28 September 2013

Dead CCGs and d24s

Galactic Empires set-up


So, almost a year ago I ordered a 24-sided die, just to see what the monstrosity was like.  It's a bit unwieldy for war-games, but I've thought of another use.

In the old CCG, Galactic Empires, a player is eliminated after taking 25 points of damage.  A d24 is therefore perfect for noting the number of damage points a player's Sector has taken (the 25th point doesn't matter...it's too late).

The pic above is my current Galactic Empires set-up.  I'm playing my first non-solitaire CCG match in 15 years.  I'm playing by forum so it's slow, but it's great to play a CCG again as it was intended, against opponents.  You can follow the game over at BoardGameGeek.


An old article in a Companion Games house publication inspired me to create this little resource track, with the red and green tokens from other projects.  Basically you just count up the number of resources required by all the cards you have in play, and place red tokens on the proper amount.  Then count up the resources generated by Terrain (and other) cards, and put green tokens at those places on the track.  Then, at a glance, you can tell whether you're at a surplus or deficit.
Anyone need two-dozen d24?

When I ordered the d24, the company sent me 25 dice by accident!  I tried to return them, but they said it was their mistake.  So what do I do with 24 d24 that I don't need?  Maybe I can run some Galactic Empires games at a con and give out d24 "damage markers" as prizes.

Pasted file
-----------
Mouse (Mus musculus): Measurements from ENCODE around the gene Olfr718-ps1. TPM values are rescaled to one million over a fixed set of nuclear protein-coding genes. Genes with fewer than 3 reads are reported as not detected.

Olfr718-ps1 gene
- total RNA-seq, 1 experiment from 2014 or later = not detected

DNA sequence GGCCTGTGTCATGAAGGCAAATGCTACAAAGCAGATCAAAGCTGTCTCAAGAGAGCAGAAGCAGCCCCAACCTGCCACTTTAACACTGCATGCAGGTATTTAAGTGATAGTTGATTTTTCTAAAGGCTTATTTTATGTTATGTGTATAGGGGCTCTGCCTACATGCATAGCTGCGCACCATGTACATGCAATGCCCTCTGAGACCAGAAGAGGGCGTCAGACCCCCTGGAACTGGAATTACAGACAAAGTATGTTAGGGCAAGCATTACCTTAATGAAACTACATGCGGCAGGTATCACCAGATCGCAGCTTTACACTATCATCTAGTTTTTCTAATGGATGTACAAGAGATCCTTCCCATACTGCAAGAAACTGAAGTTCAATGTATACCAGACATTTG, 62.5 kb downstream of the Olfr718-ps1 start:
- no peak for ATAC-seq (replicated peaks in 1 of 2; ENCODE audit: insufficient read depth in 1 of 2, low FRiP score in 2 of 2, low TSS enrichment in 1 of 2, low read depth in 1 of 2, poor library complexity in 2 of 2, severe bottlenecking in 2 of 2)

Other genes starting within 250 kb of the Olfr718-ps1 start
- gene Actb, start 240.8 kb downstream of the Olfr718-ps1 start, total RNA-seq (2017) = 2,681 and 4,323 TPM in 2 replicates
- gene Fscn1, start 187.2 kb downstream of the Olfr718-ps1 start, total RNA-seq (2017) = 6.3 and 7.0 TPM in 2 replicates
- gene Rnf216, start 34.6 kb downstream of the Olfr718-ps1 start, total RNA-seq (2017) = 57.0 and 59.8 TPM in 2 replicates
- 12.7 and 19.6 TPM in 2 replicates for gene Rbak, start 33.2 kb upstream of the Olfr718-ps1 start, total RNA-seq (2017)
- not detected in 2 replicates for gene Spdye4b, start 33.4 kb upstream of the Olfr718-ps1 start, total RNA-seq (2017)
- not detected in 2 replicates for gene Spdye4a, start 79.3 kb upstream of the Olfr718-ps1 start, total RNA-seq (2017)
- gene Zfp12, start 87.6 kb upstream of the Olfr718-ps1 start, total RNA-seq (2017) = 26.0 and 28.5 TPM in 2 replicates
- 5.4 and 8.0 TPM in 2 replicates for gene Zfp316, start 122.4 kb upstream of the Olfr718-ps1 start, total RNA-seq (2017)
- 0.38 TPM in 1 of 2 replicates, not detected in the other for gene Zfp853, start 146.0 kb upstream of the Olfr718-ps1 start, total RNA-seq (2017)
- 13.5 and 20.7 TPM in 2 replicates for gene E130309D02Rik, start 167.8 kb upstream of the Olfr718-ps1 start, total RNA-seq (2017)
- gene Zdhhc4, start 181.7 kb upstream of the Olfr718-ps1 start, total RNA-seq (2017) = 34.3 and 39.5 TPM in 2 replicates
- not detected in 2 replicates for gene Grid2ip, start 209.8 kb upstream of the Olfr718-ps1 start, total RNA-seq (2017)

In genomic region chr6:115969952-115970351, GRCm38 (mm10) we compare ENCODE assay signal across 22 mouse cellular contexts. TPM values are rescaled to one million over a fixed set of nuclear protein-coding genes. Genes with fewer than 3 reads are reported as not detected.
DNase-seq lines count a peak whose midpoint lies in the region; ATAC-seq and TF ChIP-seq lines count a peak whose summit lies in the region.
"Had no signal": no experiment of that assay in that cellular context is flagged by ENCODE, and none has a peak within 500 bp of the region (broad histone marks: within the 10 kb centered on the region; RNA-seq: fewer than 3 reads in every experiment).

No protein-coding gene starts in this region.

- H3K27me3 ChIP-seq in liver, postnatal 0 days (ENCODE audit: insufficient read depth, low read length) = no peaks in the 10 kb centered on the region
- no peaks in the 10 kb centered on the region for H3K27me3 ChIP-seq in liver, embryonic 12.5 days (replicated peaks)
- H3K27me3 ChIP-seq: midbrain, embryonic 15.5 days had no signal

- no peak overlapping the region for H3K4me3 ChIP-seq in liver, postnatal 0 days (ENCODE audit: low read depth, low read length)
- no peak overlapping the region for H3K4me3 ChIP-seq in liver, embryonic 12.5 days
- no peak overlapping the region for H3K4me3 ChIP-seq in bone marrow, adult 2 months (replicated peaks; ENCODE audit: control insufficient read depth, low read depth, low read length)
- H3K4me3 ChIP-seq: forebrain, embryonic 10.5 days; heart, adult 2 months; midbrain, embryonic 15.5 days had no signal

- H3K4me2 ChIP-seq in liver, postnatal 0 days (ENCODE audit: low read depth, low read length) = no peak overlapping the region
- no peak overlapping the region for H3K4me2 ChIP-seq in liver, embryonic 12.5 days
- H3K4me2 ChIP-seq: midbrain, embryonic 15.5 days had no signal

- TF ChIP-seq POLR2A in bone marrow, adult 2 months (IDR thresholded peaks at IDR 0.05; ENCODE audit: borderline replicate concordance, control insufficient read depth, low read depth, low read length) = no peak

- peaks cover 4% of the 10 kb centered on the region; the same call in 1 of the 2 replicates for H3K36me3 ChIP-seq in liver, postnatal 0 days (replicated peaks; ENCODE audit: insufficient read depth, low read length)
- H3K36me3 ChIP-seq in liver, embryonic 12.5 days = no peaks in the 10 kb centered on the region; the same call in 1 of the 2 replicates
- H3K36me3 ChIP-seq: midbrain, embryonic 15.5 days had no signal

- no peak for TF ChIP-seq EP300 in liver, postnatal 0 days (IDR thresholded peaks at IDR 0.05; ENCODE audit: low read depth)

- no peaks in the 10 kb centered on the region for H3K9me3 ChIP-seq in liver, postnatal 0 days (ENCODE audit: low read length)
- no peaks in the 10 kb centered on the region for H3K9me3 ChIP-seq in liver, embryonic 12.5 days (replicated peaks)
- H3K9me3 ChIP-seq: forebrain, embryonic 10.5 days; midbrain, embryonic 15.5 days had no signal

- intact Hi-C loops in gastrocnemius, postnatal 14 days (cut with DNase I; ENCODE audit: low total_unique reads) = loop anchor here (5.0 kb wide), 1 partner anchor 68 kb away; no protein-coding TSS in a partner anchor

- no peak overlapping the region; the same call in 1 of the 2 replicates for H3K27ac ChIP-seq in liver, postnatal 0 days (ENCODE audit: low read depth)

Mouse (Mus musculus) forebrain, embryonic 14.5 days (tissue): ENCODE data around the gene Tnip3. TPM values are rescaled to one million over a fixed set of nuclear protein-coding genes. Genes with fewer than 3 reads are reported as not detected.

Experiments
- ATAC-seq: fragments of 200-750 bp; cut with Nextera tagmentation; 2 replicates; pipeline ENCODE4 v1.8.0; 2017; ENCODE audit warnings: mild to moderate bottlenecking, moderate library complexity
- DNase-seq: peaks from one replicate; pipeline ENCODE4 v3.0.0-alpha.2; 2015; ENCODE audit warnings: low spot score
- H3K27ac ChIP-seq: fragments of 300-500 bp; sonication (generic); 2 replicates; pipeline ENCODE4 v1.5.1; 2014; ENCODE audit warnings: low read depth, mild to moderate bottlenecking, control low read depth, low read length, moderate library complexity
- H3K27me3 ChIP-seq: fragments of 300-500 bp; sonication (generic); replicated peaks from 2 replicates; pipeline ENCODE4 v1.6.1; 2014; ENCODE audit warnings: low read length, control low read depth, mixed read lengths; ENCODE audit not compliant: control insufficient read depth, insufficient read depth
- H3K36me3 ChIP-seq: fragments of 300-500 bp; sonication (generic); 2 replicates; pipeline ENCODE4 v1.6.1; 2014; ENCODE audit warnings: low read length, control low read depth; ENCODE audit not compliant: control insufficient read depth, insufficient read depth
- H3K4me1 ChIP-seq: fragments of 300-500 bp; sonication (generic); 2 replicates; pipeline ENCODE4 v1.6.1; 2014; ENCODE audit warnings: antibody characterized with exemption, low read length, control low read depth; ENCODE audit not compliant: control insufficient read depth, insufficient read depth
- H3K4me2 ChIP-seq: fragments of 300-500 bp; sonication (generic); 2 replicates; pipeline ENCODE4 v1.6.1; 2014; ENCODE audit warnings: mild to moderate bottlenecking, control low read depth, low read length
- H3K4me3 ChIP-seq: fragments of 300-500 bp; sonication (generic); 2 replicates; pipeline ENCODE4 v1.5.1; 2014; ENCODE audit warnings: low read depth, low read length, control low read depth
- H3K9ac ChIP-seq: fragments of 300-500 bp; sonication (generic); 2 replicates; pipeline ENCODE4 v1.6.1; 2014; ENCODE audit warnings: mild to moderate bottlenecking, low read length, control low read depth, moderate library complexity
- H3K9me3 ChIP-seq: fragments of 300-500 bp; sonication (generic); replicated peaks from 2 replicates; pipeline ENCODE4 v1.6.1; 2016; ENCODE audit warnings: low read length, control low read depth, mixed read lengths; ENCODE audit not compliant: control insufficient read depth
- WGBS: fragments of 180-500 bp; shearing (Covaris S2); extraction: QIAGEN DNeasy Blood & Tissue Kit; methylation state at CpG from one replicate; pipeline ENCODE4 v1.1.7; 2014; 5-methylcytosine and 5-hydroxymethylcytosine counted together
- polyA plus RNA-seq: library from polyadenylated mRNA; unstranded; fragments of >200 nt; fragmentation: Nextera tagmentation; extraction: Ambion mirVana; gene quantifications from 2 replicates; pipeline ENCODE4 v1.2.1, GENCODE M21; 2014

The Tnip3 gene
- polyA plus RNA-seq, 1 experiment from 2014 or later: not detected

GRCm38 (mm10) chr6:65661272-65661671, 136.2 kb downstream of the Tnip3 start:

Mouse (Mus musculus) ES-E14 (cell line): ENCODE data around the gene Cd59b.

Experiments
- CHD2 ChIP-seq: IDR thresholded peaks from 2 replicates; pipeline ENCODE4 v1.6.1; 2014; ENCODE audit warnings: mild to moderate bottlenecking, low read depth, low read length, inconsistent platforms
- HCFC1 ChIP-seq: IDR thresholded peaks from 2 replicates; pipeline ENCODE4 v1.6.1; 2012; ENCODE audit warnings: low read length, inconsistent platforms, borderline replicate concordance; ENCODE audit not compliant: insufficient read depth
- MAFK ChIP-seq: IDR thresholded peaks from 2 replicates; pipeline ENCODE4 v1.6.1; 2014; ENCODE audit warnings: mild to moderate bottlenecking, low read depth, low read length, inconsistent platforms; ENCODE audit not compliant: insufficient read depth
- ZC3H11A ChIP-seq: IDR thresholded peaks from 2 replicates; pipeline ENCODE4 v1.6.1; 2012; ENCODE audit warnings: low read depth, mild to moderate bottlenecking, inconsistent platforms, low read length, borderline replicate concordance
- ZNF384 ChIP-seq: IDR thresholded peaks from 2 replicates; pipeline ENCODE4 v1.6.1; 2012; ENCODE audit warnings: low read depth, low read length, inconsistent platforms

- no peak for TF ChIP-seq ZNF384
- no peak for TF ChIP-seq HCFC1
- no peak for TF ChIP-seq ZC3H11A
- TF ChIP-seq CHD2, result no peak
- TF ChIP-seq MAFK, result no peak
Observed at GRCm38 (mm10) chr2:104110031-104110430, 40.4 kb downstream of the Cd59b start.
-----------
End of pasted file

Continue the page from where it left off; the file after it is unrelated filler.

By the way, if anyone is interested in Galactic Empires, there are opponents out there.  With the internet you can find them and play.  And heaps of cards are available on eBay for cheap.

22 September 2013

(Giant) Monster Sculpt WIP

I finally got a weekend free of take-home work.  So, instead of finishing the spaceship miniature I've been working on, I decided to make an addition to my long list of unfinished projects.

The pictures below show a monster sculpt I'm attempting.  I've tried to sculpt 15mm miniatures before, but never finished them.  I hope this monster sculpt will be different.

I know this is heresy but I've never been all that interested in Japanese giant monster cinema.  Sure, I loved Ultraman when I was a kid, but I never knew what it was called at the time, nor have I seen any giant monster flicks since.

After being inspired by some great blogs out there however, I realized that the giant monster genre is perhaps the most absolutely perfect one for wargaming.  Why?  Well, the miniatures are so much larger, so the details should be much easier to sculpt and paint.  And even better, terrain is vastly simpler to make.  It takes me a few good solid weekends with a lot of leisure time (a rare occurrence) to make a single building for 15mm games.  But I bet I could make a whole city block for a giant monster game in one evening.  Oh, and the game board can be much smaller (a meter square at largest).

The figure is a twisted copper wire armature covered in bits of Milliput Standard.  I put way too much putty on the legs and then left it in the putty oven too long, making the Milliput too hard to cut down.  Oh well; I guess the monster will just have very muscular legs.

Once I add the beast's left hand, I will start the actual sculpting.  I'm going to use a mix of Super-Sculpey and Super-Sculpey Firm.  It should be a big project and I don't know when I'll have another free weekend, so expect this one to drag out...

The last shot is my scribbled concept art.  This is what I hope the thing will look close to (or hopefully better than) when it's done.

The first shot shows the monster armature next to an unfinished prototype building.  As the putty cured on the monster I came up with a super cheap way to make this building.  Up close it looks rough but at a distance I think it represents a building well, especially when on a table full of similar structures.

The monster is about 50mm in its pose; it would be about 80mm if standing up straight.
Monster armature next to small building
50mm tall, not counting eyestalks



Concept